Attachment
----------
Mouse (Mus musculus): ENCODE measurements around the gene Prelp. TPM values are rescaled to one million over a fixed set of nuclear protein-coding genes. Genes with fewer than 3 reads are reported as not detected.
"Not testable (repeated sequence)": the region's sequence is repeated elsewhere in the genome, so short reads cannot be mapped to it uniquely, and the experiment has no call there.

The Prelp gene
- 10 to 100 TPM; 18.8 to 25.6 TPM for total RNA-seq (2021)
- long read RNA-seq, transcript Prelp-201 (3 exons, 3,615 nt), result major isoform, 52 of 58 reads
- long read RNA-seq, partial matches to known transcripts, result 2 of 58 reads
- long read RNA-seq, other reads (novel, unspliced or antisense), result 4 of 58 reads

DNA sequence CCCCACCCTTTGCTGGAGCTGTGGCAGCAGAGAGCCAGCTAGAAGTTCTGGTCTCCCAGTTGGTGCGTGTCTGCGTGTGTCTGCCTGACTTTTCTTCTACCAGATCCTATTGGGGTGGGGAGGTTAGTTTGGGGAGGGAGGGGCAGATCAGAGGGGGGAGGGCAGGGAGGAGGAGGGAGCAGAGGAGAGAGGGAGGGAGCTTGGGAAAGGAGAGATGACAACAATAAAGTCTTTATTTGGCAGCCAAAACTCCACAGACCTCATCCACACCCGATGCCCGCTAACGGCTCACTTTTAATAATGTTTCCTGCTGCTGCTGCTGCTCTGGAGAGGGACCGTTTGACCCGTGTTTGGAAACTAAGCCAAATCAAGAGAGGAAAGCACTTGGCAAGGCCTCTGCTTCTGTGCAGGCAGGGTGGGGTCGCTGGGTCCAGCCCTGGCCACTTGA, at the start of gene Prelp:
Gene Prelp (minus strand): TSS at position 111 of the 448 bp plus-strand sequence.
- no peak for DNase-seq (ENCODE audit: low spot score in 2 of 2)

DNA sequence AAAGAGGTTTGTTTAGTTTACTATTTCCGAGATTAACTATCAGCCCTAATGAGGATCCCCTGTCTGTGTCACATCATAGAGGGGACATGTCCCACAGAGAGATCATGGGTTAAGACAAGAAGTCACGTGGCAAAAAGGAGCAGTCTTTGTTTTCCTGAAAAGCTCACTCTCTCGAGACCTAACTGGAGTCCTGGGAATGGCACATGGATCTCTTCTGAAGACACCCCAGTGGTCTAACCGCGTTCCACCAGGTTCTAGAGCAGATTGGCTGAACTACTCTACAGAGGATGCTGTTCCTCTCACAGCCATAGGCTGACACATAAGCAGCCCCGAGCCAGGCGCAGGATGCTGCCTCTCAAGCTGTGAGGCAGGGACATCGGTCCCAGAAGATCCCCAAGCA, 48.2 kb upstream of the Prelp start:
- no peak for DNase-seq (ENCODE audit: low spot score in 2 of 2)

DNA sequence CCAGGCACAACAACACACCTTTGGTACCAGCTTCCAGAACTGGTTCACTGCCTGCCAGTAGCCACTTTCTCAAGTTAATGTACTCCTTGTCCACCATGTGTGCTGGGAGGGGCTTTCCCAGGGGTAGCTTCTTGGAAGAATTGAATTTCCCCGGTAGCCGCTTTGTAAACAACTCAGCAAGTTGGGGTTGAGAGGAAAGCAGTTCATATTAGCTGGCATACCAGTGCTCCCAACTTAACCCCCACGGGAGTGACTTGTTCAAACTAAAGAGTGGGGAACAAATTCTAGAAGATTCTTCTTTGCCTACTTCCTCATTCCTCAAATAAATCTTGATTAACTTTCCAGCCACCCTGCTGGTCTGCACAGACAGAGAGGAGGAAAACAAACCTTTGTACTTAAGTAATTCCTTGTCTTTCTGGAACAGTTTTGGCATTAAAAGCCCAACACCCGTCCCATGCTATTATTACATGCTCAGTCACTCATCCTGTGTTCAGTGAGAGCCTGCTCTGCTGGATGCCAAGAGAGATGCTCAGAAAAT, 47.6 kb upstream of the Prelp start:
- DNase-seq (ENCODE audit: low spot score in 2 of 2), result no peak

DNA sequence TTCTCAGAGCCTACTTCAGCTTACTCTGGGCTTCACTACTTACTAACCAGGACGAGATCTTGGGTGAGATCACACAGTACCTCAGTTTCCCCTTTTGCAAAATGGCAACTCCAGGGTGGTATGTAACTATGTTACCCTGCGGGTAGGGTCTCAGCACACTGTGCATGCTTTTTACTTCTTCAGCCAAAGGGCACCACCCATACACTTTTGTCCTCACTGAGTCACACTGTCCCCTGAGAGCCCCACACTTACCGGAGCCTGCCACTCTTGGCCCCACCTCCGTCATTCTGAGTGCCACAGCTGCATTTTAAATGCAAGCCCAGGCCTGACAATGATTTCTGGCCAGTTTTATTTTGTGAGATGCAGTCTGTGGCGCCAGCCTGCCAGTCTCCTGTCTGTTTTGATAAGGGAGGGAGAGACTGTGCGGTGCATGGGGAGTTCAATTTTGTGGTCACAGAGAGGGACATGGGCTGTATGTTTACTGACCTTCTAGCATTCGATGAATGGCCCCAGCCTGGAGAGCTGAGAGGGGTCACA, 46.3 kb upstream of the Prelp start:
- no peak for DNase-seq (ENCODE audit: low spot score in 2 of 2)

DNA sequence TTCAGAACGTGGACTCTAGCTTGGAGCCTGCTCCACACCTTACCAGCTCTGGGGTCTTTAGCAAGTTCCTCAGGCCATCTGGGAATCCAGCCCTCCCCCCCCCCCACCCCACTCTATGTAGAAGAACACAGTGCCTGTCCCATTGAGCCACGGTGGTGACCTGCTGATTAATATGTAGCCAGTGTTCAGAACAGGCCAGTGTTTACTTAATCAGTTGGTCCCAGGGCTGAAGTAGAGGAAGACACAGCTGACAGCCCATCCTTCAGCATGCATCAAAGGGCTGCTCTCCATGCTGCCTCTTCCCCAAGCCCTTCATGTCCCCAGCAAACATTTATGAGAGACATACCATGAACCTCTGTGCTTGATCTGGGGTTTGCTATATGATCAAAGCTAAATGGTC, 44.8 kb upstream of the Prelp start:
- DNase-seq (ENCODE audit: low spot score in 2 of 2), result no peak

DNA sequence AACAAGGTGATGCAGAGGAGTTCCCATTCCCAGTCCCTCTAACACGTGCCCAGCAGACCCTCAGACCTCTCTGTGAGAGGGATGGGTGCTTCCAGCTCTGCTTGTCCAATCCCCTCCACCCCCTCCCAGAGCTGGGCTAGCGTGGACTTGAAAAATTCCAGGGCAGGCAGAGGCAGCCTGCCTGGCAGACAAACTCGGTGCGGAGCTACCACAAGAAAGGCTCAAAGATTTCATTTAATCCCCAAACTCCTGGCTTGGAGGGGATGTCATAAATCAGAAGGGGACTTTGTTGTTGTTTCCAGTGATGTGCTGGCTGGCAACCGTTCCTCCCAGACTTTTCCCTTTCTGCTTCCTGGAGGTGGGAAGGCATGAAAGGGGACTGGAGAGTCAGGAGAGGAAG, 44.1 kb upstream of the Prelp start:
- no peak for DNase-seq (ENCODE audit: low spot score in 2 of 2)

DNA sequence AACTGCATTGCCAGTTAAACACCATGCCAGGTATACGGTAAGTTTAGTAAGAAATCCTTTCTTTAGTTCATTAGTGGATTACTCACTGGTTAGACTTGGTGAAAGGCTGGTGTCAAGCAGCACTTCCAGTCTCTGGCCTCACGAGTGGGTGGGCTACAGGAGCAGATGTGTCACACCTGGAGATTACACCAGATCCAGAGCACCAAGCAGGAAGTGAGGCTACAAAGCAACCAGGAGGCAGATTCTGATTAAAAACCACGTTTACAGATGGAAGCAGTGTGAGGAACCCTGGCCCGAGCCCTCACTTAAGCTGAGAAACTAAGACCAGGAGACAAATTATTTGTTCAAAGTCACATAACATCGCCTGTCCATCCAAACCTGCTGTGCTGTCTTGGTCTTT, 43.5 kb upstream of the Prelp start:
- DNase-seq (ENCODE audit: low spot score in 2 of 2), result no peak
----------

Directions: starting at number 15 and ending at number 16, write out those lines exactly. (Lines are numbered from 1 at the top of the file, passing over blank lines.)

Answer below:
DNA sequence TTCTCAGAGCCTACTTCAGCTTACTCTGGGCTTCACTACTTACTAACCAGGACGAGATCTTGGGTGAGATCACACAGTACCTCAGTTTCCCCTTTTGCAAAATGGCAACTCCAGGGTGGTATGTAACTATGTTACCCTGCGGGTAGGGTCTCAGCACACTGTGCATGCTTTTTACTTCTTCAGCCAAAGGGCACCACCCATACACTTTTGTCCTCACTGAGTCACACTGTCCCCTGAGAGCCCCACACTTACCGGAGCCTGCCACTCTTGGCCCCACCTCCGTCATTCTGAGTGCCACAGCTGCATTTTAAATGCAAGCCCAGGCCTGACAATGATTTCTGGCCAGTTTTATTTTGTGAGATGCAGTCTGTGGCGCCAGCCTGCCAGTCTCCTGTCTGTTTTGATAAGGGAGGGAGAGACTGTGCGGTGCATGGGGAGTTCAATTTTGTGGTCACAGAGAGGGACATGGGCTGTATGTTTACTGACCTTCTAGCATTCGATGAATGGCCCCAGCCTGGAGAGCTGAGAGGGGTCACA, 46.3 kb upstream of the Prelp start:
- no peak for DNase-seq (ENCODE audit: low spot score in 2 of 2)